I WORRIED about this issue of Financial Director. Not because I didn’t think the content was good, but because of the gnawing feeling that we had allowed the content to drift away from the core interests and needs of the modern FD. After all, we gave The Secret FD, our regular columnist, free rein to write about Alistair Darling’s autobiography and asked an academic, Junie Tong, to consider whether business has become easier in China, as was recently claimed by the CEO of beverage maker Coca-Cola. Interesting topics, to be sure, but what have they got to do with being a progressive FD in the UK business environment? What could they tell us about running the finance function and ensuring the finances remain sound? What could they possibly say about the place of the FD on the board and his relationship with the success and growth of a business?
I wasn’t sure I had an answer to any of these questions beyond a slightly empty assertion that the articles “felt” right.
But then we reviewed two more of this month’s pieces: the interview with Trevor Reeves of Croydon’s House of Reeves, and the potted profile of Wan Ling Martello, the Phillippines-born director taking over the FD role at Nestlé. And why were they so important? Half of Trevor Reeves’ business burned to the ground during August’s London riots and yet he reveals his most important lesson in the sorry saga is the value of good communications and PR. Martello’s appointment is a lesson in a company looking for someone who understands, and will be understood, in its new target market – China. The role of being FD is almost irrelevant.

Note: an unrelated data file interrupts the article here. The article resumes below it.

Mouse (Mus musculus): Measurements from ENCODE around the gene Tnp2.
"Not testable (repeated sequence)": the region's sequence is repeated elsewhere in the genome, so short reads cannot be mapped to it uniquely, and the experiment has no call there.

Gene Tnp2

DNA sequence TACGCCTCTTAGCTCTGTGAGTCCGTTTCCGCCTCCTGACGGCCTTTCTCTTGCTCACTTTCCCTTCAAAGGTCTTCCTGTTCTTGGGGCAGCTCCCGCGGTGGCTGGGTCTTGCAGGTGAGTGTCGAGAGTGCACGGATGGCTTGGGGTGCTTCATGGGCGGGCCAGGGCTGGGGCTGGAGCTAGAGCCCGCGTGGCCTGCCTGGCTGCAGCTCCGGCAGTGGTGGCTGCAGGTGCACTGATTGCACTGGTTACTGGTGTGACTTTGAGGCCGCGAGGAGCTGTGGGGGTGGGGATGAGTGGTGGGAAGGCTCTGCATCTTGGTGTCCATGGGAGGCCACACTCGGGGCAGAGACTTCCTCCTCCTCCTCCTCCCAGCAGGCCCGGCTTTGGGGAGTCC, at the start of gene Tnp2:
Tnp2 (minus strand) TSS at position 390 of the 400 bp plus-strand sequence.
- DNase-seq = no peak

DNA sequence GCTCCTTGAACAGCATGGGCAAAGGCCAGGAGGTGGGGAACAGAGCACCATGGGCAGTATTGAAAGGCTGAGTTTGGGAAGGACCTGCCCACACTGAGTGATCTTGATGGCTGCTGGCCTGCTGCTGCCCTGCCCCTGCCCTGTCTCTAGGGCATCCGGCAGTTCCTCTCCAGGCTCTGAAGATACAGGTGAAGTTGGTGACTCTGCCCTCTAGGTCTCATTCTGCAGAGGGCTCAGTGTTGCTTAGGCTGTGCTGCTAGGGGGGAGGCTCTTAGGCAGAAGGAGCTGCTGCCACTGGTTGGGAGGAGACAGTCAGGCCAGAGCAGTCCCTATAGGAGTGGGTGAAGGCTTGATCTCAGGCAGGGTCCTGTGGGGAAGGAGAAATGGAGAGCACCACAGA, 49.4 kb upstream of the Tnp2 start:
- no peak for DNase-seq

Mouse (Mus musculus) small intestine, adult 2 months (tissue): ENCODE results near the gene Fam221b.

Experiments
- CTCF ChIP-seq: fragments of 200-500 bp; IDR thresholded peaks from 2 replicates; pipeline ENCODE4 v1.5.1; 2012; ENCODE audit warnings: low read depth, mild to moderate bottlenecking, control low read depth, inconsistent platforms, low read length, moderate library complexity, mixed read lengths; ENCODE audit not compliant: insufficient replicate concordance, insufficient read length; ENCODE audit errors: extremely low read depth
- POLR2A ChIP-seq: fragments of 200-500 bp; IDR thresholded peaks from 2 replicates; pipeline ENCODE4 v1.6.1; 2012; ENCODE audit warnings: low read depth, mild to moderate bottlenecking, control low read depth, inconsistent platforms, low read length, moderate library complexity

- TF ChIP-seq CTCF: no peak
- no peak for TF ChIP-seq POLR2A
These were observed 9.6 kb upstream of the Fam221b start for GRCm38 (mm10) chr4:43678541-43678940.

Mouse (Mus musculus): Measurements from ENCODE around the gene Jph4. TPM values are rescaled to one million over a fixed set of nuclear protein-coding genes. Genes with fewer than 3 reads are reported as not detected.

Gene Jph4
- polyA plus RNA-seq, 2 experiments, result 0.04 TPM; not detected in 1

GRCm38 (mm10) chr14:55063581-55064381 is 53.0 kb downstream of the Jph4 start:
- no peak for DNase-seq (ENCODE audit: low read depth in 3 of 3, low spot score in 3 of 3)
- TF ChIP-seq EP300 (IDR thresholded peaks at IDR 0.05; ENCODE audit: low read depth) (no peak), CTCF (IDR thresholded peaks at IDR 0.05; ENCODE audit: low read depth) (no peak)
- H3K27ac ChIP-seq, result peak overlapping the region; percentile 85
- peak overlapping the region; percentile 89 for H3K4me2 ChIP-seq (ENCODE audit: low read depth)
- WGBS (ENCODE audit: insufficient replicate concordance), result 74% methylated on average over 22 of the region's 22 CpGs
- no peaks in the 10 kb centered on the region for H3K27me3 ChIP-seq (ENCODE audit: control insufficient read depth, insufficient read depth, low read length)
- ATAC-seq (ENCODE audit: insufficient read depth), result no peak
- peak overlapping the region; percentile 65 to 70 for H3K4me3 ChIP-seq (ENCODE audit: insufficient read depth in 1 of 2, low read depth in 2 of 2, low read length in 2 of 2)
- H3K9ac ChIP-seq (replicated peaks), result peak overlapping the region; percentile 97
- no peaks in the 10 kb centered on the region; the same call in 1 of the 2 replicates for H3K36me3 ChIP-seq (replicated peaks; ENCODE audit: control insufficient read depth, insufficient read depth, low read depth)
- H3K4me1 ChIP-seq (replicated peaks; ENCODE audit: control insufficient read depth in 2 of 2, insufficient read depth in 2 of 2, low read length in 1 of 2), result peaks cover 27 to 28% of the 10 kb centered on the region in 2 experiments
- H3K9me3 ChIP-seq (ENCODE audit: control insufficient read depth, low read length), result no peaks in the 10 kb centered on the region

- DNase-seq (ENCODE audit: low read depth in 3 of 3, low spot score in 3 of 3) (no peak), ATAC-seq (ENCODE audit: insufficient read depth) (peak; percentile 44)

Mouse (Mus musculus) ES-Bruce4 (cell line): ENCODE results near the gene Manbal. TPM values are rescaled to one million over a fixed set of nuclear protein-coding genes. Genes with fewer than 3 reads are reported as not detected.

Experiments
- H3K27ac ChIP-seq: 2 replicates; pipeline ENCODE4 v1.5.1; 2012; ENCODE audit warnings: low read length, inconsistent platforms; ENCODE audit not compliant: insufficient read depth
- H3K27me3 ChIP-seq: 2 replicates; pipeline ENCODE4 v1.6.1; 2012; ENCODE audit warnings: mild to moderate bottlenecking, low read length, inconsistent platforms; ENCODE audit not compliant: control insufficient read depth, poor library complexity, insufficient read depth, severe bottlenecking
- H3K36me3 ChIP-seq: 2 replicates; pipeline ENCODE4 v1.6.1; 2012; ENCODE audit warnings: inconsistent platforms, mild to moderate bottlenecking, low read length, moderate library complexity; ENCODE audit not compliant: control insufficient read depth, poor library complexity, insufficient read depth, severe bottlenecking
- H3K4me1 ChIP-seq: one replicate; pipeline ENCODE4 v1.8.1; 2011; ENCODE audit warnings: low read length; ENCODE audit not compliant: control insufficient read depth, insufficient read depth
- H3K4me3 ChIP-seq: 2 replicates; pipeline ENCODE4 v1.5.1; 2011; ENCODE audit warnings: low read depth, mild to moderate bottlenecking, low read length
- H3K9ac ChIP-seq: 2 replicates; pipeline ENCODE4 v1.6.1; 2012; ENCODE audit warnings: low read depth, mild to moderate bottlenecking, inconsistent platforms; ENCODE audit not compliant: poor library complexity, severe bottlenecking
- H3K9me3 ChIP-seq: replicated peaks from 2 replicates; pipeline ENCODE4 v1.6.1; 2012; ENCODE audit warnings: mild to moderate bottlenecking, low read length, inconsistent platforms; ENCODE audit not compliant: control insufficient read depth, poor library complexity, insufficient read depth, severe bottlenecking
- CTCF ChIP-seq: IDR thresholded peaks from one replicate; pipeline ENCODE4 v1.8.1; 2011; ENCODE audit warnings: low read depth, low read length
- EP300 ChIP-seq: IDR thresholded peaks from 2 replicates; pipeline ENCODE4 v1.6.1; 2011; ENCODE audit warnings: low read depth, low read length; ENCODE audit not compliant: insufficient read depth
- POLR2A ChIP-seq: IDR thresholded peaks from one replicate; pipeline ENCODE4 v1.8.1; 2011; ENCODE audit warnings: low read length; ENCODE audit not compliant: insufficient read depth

Which brings me neatly to our China cover story. Junie Tong makes the point that doing business in the communist state is not just about understanding the financial landscape, but also the cultural environment. Getting it right means good communication and, in turn, good business. The Secret FD makes a similar point. Comparing Darling and Brown to CEOs and FDs, he ponders how they ever got anything done given that their relationship and communication were so dysfunctional.
These tales tell us little about running the finance function or producing a reliable set of accounts. But they do illuminate a point made to me a little while ago by Hugh Watchorn, FD at Bonhams: the FD has got to master more than the accounts. He or she will need to master cultural insight, communications, relationship management, diplomacy. Martello speaks Mandarin and Tagalog. That appointment says little about the accounts and much about who Nestlé needs to speak to. There’s a lesson for all FDs and companies. Even in SMEs the FD should be doing more than heading finance. He or she will need to add something else – a way of communicating and connecting to business partners and customers that the CEO cannot achieve. The chief executive may offer the inspiration; the FD has got to add the substance. That’s where the difference will be defined.
Gavin Hinks, Editor
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